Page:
The article called them a flop even though they had shipped in the hundreds of thousands of devices in 2011 [ (Isaac, 2012) ]. What this means to RIM is that even though they may be down on market share, the market can easily turn in their favor. However, this also means that the market can select them out. The high uncertainty described of the environment is the sword that decides whether RIM will prosper or die. The article does briefly describe the release of BB10, which is RIM’s new OS to be released later this year. However, it doesn’t emphasize that it would be the newest OS on the market and it was able to create the OS in a year and a half years [ (BlackBerry, 2012) ]. With the unstable environment, this means that it could very well be the basis for which their future will be decided upon. The article has a gloomy outlook on RIM’s future but also concludes with “perhaps it can find its way back to a seat at the mobile ecosystem table.” This last statement would be better reinforced with an environmental analysis.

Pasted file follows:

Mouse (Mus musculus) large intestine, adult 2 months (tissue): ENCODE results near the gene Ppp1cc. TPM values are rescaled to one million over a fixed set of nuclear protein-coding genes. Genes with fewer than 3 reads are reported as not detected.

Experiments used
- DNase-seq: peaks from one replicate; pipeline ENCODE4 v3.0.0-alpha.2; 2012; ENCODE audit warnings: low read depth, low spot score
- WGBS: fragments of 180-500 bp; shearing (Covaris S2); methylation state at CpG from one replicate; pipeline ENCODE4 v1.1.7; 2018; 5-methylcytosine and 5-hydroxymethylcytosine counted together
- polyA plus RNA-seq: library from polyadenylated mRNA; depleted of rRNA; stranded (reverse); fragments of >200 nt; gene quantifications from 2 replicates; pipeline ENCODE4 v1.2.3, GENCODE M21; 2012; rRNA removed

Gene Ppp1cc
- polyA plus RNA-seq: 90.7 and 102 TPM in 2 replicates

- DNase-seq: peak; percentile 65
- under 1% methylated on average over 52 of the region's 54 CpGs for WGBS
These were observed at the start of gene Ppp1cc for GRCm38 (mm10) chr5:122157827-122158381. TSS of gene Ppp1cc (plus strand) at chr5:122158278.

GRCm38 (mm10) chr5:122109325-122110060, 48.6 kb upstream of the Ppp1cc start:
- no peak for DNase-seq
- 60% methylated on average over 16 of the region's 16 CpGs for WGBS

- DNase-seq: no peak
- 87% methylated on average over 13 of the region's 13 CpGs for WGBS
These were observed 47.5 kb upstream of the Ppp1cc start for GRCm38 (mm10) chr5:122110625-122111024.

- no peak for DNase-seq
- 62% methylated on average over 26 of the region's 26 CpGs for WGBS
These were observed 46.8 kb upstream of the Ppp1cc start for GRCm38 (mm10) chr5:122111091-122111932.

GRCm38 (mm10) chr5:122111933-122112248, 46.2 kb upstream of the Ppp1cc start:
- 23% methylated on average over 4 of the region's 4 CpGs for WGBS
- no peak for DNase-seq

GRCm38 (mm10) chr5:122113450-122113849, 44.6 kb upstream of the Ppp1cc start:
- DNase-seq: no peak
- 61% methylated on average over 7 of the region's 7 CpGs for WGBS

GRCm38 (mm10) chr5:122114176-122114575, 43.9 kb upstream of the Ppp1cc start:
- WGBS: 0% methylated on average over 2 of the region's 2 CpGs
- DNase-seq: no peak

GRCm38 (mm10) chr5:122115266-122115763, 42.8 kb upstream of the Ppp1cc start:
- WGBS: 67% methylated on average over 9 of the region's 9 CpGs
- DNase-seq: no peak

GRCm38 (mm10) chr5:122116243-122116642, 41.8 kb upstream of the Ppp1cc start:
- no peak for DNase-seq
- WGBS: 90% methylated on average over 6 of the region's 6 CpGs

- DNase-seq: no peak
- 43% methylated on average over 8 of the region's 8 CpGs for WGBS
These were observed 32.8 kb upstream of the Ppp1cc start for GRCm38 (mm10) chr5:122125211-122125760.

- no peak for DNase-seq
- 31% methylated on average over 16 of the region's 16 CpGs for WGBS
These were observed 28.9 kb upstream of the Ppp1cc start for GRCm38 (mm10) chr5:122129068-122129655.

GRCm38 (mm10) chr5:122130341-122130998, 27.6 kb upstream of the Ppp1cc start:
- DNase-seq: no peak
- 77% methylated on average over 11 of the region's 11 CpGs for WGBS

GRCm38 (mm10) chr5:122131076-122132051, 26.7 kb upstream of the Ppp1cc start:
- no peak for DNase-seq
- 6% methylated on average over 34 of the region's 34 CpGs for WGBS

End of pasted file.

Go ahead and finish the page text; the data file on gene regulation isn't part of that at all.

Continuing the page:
Apple. (2010, March 5). iPad Available in US on April 3. Retrieved from Apple Press Info: http://www.apple.com/pr/library/2010/03/05iPad-Available-in-US-on-April-3.html BlackBerry. (2012, January 22). Meet Thorsten Heins the New President and CEO of Research In Motion. Retrieved from Youtube: http://www.youtube.com/watch?v=QUFwhpcrCTw Daft, R. L., & Armstrong, A. (2009). Organization Theory & Design. Toronto: Nelson Education Ltd. Gardner, W. D. (2009, August 19). RIM Owns Half Of U.S. Smartphone Market. Retrieved from InformationWeek: http://www.informationweek.com/news/personal-tech/smart-phones/219400707 Google. (2012, February 14). Research In Motion Limited (USA). Retrieved from Google Finance: https://www.google.com/finance?client=ob&q=NASDAQ:RIMM Isaac, M. (2012, February 3). RIM Claws Back Against Apple and Google With Free Tablets. Retrieved from Wired: http://www.wired.com/gadgetlab/2012/02/rim-ecosystems-blackberry-playbook/ Kopp, C. (2012, January 24). Tablets, E-Readers Double Market Penetration, Says Report. Retrieved from minyanville: http://www.minyanville.com/businessmarkets/articles/megaupload-anonymous-kim-dotcom-filesonic-tablets/1/24/2012/id/38996 Kumparak, G. (2011, August 18). It’s Official: HP Kills Off w